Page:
I agree with him, of course. It really is a terrific cover. Shaun writes:
The artwork for Terra Insegura is stunning, as are all of Martiniere’s paintings. A big plus is the cover actually matches what is in the book. What more can I say? Just look at it!
However, I must take issue with some of Shaun’s other comments in his list of awards for 2009, particularly the notion that you should refuse to buy books from someone whose opinions you disagree with, a position Shaun espouses with regard to John C. Wright and Orson Scott Card.
Buy or don’t buy books because you like or don’t like them, not because you do or don’t like something the author said. (Same thing holds for movies and music. Lots of great actors, musicians and artists are awful, awful people…but their work is still tremendous and still capable of offering value to the viewer or listener.)
In my own case, I don’t agree with anyone about everything–and the more strongly someone expresses an opinion the more likely I am to want to argue with it. Many, many writers whose work I enjoy hold political opinions I find ludicrous, annoying, and potentially harmful to society if held by enough people, but so what? Their work, as committed to the page, stands or falls on its own merits, as far as I’m concerned.
I suspect Shaun wouldn’t agree with many of my opinions (I’m a liberally progressive libertarian conservative, or possibly a conservatively progressive liberal libertarian, if you must know), but he likes my books. That’s because I mostly keep political opinions to myself, or only share them with very close friends, and as a result he’s probably unaware of all the things we disagree on.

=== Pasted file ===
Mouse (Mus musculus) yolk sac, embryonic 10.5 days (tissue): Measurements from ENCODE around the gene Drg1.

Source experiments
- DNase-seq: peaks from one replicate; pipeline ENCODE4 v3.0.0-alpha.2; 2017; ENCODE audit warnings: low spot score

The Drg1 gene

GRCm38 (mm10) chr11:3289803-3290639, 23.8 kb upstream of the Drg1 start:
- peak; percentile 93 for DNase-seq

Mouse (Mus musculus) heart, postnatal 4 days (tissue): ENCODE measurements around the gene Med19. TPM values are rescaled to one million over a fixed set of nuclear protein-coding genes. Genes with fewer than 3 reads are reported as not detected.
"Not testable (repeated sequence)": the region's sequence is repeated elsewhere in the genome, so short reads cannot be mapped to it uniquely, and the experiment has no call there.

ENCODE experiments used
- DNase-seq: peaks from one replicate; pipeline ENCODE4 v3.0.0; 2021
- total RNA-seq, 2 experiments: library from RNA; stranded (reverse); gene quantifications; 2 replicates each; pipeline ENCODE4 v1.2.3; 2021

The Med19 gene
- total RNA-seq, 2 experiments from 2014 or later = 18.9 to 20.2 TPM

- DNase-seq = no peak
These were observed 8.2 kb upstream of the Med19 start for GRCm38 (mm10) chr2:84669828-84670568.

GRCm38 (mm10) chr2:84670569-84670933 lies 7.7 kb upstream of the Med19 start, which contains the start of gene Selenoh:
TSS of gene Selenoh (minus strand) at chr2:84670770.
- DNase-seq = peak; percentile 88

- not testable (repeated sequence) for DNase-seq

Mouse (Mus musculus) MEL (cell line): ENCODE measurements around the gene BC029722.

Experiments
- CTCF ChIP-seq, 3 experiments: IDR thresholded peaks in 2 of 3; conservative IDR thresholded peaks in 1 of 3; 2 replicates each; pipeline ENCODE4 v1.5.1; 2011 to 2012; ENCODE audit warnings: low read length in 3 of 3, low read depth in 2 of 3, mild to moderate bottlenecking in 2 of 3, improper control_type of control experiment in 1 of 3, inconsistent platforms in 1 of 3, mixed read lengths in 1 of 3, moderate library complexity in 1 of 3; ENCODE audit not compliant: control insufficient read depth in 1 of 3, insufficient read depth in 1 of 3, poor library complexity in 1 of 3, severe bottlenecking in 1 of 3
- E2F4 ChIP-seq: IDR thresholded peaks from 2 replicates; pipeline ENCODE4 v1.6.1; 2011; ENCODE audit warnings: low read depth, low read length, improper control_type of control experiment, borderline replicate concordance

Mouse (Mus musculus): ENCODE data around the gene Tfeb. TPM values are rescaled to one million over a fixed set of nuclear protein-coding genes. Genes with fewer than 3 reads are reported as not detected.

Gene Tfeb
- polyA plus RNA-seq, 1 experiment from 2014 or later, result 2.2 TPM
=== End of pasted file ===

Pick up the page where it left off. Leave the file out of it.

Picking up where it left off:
Why don’t I talk about politics more? Because the waters of political discourse are poisonous, soul-sucking whirlpools today. Express a strong opinion on either side of any contoversial topic, and invite a deluge of nasty emails, personal attacks, and name-calling. And to what end? You’ll change no one’s mind, and (if you’re a writer) you’re likely to alienate potential readers.
I’d like readers of all political persuasions to read my books. They can disagree with them, hate them, love them, whatever–but I want that decision to be made based on what’s in the books, not what I might have posted elsewhere on, say, abortion, gun control, gay rights, or the abysmal record of this or that politician.
I’m glad there are plenty of writers who don’t share my reticence and are willing to jump into political discussion with both feet. I enjoy reading many of them. But I don’t plan to be one of them any time soon…and I don’t plan to boycott anyone for their expression of opinion, no matter how much I might personally disagree with it, either.